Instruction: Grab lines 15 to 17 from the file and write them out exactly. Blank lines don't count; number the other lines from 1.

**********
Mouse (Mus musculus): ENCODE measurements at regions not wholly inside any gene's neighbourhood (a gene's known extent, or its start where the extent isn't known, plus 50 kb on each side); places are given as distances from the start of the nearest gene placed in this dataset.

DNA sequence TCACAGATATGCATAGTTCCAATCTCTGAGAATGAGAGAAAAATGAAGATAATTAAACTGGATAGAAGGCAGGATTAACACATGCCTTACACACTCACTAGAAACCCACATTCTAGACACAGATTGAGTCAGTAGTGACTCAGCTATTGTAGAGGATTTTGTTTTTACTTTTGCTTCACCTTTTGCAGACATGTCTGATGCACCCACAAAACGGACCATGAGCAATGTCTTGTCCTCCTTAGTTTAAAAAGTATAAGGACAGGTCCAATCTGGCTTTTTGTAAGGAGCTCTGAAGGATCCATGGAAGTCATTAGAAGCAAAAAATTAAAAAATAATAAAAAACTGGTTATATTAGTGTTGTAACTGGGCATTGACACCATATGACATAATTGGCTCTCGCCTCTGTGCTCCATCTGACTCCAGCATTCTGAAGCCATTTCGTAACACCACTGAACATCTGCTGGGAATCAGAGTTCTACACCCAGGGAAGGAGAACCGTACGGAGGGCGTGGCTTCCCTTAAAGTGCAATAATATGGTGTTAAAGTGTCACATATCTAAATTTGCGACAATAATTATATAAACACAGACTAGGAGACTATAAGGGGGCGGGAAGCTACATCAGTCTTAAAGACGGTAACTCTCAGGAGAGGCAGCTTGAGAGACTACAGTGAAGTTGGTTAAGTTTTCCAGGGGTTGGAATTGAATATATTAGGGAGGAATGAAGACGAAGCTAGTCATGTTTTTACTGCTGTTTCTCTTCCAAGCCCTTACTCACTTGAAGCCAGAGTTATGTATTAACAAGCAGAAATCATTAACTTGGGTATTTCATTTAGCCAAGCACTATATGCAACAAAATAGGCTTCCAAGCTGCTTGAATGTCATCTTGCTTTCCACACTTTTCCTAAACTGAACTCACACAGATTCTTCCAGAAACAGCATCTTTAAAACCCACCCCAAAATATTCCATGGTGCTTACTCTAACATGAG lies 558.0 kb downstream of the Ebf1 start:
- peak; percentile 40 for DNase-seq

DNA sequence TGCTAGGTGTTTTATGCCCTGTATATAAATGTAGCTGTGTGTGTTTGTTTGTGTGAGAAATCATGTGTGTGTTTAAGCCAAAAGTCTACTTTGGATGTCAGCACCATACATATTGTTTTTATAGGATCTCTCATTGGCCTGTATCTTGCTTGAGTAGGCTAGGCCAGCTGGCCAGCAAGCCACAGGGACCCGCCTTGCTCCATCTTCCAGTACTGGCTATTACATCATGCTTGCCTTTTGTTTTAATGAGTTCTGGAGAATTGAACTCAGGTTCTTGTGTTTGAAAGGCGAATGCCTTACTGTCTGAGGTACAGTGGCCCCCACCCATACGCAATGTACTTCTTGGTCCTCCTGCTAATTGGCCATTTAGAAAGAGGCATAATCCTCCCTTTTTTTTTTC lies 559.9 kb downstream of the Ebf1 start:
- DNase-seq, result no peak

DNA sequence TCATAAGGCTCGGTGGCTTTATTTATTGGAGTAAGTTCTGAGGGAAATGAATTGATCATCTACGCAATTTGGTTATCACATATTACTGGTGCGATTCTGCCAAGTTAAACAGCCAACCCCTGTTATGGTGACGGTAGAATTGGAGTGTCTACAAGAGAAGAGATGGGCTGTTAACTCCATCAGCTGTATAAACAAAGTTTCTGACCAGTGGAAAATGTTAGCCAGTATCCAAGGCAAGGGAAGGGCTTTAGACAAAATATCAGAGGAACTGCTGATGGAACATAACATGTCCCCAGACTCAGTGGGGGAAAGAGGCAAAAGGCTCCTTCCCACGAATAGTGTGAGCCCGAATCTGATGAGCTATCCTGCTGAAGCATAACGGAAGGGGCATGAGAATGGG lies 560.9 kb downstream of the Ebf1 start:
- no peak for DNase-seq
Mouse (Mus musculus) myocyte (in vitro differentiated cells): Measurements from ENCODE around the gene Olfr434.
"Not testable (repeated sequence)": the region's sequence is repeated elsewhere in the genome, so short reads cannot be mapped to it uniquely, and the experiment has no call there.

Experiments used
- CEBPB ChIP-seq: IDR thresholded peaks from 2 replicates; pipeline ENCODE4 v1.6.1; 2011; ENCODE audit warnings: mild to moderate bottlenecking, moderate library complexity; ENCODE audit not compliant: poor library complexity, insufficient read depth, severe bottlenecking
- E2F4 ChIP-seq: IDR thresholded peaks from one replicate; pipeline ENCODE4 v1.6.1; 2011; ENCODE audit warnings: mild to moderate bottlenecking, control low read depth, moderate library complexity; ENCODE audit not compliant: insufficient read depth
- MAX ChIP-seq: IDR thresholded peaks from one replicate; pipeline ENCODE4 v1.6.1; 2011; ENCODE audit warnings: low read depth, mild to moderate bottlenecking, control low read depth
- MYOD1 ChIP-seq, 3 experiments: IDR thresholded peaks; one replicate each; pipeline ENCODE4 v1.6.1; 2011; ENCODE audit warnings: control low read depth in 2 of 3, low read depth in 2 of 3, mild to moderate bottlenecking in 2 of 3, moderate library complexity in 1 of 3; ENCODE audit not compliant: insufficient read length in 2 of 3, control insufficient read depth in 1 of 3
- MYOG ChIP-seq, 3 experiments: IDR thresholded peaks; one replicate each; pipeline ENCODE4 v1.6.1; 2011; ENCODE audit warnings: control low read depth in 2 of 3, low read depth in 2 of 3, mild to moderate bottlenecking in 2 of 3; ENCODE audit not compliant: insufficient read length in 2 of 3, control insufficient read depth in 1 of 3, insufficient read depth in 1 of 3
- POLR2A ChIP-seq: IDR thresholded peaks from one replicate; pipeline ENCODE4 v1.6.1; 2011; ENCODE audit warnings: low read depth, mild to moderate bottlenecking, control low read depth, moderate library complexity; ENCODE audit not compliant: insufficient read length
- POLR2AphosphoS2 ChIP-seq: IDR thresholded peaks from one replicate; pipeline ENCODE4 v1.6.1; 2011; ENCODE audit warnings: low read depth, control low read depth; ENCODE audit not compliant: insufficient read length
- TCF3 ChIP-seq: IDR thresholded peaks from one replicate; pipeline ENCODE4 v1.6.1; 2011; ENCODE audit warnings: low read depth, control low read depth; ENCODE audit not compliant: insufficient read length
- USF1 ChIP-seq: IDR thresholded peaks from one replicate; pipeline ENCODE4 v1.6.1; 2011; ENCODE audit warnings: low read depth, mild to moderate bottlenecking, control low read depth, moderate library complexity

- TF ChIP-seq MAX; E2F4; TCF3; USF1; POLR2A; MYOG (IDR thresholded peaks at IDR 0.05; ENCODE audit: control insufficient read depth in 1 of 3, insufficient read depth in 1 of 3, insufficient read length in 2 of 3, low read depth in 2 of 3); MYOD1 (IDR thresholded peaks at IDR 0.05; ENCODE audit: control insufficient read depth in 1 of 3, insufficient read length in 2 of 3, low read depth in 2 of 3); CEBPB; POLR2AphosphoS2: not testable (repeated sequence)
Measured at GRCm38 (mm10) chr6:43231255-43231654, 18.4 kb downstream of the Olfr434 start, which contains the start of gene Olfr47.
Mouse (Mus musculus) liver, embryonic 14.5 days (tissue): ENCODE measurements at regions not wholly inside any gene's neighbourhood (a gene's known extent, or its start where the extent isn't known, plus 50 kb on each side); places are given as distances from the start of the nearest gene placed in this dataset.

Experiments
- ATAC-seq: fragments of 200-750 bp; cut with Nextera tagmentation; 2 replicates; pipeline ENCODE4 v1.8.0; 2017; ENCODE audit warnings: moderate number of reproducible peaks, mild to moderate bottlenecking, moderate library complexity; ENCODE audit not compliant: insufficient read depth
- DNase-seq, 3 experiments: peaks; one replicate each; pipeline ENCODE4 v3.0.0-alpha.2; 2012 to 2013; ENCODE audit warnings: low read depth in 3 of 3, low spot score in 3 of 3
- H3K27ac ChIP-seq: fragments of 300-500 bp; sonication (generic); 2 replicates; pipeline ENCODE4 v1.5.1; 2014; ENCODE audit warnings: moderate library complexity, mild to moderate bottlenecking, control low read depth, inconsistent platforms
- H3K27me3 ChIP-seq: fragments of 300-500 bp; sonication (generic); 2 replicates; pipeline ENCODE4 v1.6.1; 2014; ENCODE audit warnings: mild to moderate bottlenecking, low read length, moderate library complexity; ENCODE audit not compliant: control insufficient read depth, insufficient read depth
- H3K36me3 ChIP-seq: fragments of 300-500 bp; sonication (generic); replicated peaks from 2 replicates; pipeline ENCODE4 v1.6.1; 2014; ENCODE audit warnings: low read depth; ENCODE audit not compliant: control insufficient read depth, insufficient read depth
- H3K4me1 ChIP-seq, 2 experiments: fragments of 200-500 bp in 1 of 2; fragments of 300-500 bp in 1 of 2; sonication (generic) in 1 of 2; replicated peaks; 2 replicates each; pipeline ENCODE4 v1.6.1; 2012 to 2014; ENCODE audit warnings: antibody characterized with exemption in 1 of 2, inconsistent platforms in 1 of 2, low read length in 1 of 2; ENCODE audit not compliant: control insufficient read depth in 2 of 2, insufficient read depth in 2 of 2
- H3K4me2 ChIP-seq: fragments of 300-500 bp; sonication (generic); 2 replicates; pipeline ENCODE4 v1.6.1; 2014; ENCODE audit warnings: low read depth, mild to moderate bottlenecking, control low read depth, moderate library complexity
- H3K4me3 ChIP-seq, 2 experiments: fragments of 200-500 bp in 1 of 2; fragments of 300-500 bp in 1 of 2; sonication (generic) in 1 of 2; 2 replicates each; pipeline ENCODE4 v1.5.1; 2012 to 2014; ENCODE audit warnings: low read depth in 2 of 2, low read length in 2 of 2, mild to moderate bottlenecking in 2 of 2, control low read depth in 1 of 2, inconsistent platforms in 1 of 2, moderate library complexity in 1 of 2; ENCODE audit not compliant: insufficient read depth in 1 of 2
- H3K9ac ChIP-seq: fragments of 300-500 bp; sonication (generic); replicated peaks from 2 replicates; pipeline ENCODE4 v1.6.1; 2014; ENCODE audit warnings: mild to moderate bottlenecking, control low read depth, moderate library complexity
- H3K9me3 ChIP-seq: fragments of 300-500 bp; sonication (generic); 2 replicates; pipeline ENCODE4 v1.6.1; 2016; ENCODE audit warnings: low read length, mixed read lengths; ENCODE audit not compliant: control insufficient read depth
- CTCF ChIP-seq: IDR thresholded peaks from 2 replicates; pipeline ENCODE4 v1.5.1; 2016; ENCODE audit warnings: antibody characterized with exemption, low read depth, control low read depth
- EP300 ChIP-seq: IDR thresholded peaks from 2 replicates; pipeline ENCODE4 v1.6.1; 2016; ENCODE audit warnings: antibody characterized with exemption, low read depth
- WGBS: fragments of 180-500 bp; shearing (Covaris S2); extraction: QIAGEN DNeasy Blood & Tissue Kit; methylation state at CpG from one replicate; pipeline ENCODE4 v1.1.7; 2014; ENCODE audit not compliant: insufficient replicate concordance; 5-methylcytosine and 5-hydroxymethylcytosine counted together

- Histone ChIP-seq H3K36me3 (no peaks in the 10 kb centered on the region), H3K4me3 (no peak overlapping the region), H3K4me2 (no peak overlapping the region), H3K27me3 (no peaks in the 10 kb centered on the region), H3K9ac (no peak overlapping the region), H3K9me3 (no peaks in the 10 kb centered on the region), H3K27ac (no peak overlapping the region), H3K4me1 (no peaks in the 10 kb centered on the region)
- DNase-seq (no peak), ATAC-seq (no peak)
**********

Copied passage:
- MYOG ChIP-seq, 3 experiments: IDR thresholded peaks; one replicate each; pipeline ENCODE4 v1.6.1; 2011; ENCODE audit warnings: control low read depth in 2 of 3, low read depth in 2 of 3, mild to moderate bottlenecking in 2 of 3; ENCODE audit not compliant: insufficient read length in 2 of 3, control insufficient read depth in 1 of 3, insufficient read depth in 1 of 3
- POLR2A ChIP-seq: IDR thresholded peaks from one replicate; pipeline ENCODE4 v1.6.1; 2011; ENCODE audit warnings: low read depth, mild to moderate bottlenecking, control low read depth, moderate library complexity; ENCODE audit not compliant: insufficient read length
- POLR2AphosphoS2 ChIP-seq: IDR thresholded peaks from one replicate; pipeline ENCODE4 v1.6.1; 2011; ENCODE audit warnings: low read depth, control low read depth; ENCODE audit not compliant: insufficient read length